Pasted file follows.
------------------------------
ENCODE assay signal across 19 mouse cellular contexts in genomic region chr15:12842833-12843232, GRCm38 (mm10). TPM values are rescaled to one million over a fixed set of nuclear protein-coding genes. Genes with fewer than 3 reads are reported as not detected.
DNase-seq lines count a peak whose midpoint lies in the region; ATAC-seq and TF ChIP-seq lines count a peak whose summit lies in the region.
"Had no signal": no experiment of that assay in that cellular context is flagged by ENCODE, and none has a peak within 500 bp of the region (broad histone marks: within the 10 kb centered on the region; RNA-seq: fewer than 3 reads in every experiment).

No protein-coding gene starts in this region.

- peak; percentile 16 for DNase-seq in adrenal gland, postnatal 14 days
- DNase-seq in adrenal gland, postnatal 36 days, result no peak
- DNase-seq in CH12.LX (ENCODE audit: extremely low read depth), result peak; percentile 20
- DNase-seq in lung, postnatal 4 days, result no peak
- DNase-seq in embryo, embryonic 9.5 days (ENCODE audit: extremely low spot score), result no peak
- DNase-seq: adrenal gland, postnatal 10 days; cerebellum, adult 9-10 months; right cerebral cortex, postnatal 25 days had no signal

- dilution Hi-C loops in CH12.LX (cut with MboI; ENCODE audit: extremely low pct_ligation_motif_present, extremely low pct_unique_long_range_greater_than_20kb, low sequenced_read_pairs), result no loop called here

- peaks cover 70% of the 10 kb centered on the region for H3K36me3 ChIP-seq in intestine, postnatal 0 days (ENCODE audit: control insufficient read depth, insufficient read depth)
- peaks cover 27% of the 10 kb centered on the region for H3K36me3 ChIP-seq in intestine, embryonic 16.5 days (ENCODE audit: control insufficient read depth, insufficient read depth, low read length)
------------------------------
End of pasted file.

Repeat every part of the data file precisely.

ENCODE assay signal across 19 mouse cellular contexts in genomic region chr15:12842833-12843232, GRCm38 (mm10). TPM values are rescaled to one million over a fixed set of nuclear protein-coding genes. Genes with fewer than 3 reads are reported as not detected.
DNase-seq lines count a peak whose midpoint lies in the region; ATAC-seq and TF ChIP-seq lines count a peak whose summit lies in the region.
"Had no signal": no experiment of that assay in that cellular context is flagged by ENCODE, and none has a peak within 500 bp of the region (broad histone marks: within the 10 kb centered on the region; RNA-seq: fewer than 3 reads in every experiment).

No protein-coding gene starts in this region.

- peak; percentile 16 for DNase-seq in adrenal gland, postnatal 14 days
- DNase-seq in adrenal gland, postnatal 36 days, result no peak
- DNase-seq in CH12.LX (ENCODE audit: extremely low read depth), result peak; percentile 20
- DNase-seq in lung, postnatal 4 days, result no peak
- DNase-seq in embryo, embryonic 9.5 days (ENCODE audit: extremely low spot score), result no peak
- DNase-seq: adrenal gland, postnatal 10 days; cerebellum, adult 9-10 months; right cerebral cortex, postnatal 25 days had no signal

- dilution Hi-C loops in CH12.LX (cut with MboI; ENCODE audit: extremely low pct_ligation_motif_present, extremely low pct_unique_long_range_greater_than_20kb, low sequenced_read_pairs), result no loop called here

- peaks cover 70% of the 10 kb centered on the region for H3K36me3 ChIP-seq in intestine, postnatal 0 days (ENCODE audit: control insufficient read depth, insufficient read depth)
- peaks cover 27% of the 10 kb centered on the region for H3K36me3 ChIP-seq in intestine, embryonic 16.5 days (ENCODE audit: control insufficient read depth, insufficient read depth, low read length)